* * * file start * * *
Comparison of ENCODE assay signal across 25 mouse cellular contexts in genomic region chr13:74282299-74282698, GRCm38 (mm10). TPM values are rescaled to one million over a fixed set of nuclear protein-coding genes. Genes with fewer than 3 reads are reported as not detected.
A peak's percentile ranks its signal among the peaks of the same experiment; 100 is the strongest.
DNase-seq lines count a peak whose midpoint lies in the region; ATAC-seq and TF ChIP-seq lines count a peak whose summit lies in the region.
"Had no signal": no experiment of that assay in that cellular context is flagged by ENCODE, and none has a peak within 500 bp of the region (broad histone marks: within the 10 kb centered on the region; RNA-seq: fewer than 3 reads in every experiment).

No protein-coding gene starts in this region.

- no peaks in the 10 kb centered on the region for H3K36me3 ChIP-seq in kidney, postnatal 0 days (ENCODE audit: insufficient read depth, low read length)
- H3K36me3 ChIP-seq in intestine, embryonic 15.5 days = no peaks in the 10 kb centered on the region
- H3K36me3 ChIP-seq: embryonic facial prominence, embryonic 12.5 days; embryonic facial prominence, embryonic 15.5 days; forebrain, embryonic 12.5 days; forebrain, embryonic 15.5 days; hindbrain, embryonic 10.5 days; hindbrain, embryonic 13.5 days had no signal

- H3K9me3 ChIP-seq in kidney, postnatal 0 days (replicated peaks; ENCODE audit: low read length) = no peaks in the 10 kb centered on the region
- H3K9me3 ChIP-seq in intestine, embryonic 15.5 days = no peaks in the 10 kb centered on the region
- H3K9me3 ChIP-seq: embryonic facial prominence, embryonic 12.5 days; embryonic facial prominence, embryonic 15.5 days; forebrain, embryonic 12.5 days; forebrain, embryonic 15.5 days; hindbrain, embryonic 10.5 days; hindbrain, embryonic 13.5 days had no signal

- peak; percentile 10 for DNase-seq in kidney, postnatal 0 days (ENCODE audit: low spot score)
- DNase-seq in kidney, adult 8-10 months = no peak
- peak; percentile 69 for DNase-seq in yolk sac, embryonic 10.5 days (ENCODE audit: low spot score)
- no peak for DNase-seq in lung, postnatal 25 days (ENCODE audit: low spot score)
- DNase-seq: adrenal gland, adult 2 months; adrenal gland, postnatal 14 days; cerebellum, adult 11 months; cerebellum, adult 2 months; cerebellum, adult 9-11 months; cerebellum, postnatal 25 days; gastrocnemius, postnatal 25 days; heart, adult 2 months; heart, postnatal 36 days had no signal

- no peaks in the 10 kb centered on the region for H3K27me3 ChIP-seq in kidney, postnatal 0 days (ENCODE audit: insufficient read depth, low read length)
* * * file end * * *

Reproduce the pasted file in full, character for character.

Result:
Comparison of ENCODE assay signal across 25 mouse cellular contexts in genomic region chr13:74282299-74282698, GRCm38 (mm10). TPM values are rescaled to one million over a fixed set of nuclear protein-coding genes. Genes with fewer than 3 reads are reported as not detected.
A peak's percentile ranks its signal among the peaks of the same experiment; 100 is the strongest.
DNase-seq lines count a peak whose midpoint lies in the region; ATAC-seq and TF ChIP-seq lines count a peak whose summit lies in the region.
"Had no signal": no experiment of that assay in that cellular context is flagged by ENCODE, and none has a peak within 500 bp of the region (broad histone marks: within the 10 kb centered on the region; RNA-seq: fewer than 3 reads in every experiment).

No protein-coding gene starts in this region.

- no peaks in the 10 kb centered on the region for H3K36me3 ChIP-seq in kidney, postnatal 0 days (ENCODE audit: insufficient read depth, low read length)
- H3K36me3 ChIP-seq in intestine, embryonic 15.5 days = no peaks in the 10 kb centered on the region
- H3K36me3 ChIP-seq: embryonic facial prominence, embryonic 12.5 days; embryonic facial prominence, embryonic 15.5 days; forebrain, embryonic 12.5 days; forebrain, embryonic 15.5 days; hindbrain, embryonic 10.5 days; hindbrain, embryonic 13.5 days had no signal

- H3K9me3 ChIP-seq in kidney, postnatal 0 days (replicated peaks; ENCODE audit: low read length) = no peaks in the 10 kb centered on the region
- H3K9me3 ChIP-seq in intestine, embryonic 15.5 days = no peaks in the 10 kb centered on the region
- H3K9me3 ChIP-seq: embryonic facial prominence, embryonic 12.5 days; embryonic facial prominence, embryonic 15.5 days; forebrain, embryonic 12.5 days; forebrain, embryonic 15.5 days; hindbrain, embryonic 10.5 days; hindbrain, embryonic 13.5 days had no signal

- peak; percentile 10 for DNase-seq in kidney, postnatal 0 days (ENCODE audit: low spot score)
- DNase-seq in kidney, adult 8-10 months = no peak
- peak; percentile 69 for DNase-seq in yolk sac, embryonic 10.5 days (ENCODE audit: low spot score)
- no peak for DNase-seq in lung, postnatal 25 days (ENCODE audit: low spot score)
- DNase-seq: adrenal gland, adult 2 months; adrenal gland, postnatal 14 days; cerebellum, adult 11 months; cerebellum, adult 2 months; cerebellum, adult 9-11 months; cerebellum, postnatal 25 days; gastrocnemius, postnatal 25 days; heart, adult 2 months; heart, postnatal 36 days had no signal

- no peaks in the 10 kb centered on the region for H3K27me3 ChIP-seq in kidney, postnatal 0 days (ENCODE audit: insufficient read depth, low read length)